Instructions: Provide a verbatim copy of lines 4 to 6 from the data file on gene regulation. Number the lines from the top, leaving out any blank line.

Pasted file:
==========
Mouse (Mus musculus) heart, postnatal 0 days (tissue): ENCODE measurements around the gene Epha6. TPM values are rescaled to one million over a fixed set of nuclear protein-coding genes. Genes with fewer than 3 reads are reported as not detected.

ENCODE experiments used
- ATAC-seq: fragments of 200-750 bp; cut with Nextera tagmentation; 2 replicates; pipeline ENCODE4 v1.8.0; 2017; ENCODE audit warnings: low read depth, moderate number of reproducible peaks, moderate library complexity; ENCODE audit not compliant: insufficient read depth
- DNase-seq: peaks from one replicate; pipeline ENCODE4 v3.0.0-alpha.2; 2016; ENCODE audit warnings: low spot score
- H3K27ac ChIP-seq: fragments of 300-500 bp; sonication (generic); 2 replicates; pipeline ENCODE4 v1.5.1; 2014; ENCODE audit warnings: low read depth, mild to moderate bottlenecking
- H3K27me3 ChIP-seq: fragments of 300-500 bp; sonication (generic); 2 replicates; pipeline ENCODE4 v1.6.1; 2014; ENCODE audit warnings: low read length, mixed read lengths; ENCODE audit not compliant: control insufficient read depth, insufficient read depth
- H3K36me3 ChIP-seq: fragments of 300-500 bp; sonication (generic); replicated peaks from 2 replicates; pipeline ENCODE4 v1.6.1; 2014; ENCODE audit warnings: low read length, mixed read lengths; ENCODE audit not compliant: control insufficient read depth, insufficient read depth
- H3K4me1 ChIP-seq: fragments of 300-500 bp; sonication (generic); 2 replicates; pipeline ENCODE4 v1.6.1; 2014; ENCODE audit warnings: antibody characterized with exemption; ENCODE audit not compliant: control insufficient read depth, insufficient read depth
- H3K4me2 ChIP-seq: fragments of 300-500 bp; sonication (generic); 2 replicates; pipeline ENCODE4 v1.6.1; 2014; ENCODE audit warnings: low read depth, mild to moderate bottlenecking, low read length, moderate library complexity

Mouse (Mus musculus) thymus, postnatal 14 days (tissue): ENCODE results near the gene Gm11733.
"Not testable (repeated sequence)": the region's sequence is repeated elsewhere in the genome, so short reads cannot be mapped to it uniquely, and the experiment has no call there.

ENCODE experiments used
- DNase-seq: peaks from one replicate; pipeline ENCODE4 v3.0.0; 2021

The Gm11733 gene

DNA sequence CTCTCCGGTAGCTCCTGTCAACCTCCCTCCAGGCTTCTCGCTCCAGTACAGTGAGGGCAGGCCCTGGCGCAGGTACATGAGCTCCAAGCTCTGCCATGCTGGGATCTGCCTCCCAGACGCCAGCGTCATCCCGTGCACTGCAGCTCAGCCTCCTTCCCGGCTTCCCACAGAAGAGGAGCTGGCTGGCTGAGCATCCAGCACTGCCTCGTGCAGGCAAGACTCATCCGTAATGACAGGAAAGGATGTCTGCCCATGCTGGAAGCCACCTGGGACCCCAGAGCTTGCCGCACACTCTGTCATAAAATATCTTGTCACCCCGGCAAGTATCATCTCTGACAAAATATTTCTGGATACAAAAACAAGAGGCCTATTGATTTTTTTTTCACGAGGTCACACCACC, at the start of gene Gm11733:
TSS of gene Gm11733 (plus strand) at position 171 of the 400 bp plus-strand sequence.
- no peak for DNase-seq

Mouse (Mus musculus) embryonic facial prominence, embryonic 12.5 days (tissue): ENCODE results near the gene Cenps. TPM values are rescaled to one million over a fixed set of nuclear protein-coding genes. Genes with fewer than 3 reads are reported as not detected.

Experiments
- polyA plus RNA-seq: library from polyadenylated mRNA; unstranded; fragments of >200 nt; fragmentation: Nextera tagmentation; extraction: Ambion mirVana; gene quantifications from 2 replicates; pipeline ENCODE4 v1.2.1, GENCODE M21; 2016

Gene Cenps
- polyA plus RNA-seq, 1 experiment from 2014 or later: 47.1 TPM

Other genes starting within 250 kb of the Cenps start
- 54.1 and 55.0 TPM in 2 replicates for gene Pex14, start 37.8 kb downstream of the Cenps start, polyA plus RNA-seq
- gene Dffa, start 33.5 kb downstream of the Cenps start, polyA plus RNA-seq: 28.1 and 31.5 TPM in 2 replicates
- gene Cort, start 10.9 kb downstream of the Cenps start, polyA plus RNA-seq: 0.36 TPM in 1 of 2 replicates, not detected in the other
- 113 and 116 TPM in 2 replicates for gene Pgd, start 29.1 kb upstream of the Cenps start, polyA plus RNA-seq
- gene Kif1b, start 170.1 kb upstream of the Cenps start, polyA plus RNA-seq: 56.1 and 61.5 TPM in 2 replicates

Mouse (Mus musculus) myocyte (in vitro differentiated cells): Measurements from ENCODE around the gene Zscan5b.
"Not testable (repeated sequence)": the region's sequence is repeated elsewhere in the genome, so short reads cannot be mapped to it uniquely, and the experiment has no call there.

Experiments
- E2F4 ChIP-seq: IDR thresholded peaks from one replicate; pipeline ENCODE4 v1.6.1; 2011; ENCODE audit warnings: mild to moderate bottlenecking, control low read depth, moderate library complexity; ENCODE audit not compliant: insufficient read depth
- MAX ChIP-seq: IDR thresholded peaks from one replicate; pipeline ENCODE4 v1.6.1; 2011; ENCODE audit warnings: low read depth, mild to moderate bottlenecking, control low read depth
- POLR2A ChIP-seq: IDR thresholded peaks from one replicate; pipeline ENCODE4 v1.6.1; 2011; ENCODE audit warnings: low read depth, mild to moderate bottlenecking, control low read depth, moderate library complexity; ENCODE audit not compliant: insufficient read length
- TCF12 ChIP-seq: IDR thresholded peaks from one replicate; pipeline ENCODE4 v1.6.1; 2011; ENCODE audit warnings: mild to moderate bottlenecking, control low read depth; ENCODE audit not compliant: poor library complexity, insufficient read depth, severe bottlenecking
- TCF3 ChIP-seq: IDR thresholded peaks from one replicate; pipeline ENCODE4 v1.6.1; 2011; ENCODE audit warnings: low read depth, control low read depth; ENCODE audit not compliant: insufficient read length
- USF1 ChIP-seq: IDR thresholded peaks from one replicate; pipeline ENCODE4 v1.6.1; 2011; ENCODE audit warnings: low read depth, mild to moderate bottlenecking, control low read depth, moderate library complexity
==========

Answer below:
- DNase-seq: peaks from one replicate; pipeline ENCODE4 v3.0.0-alpha.2; 2016; ENCODE audit warnings: low spot score
- H3K27ac ChIP-seq: fragments of 300-500 bp; sonication (generic); 2 replicates; pipeline ENCODE4 v1.5.1; 2014; ENCODE audit warnings: low read depth, mild to moderate bottlenecking
- H3K27me3 ChIP-seq: fragments of 300-500 bp; sonication (generic); 2 replicates; pipeline ENCODE4 v1.6.1; 2014; ENCODE audit warnings: low read length, mixed read lengths; ENCODE audit not compliant: control insufficient read depth, insufficient read depth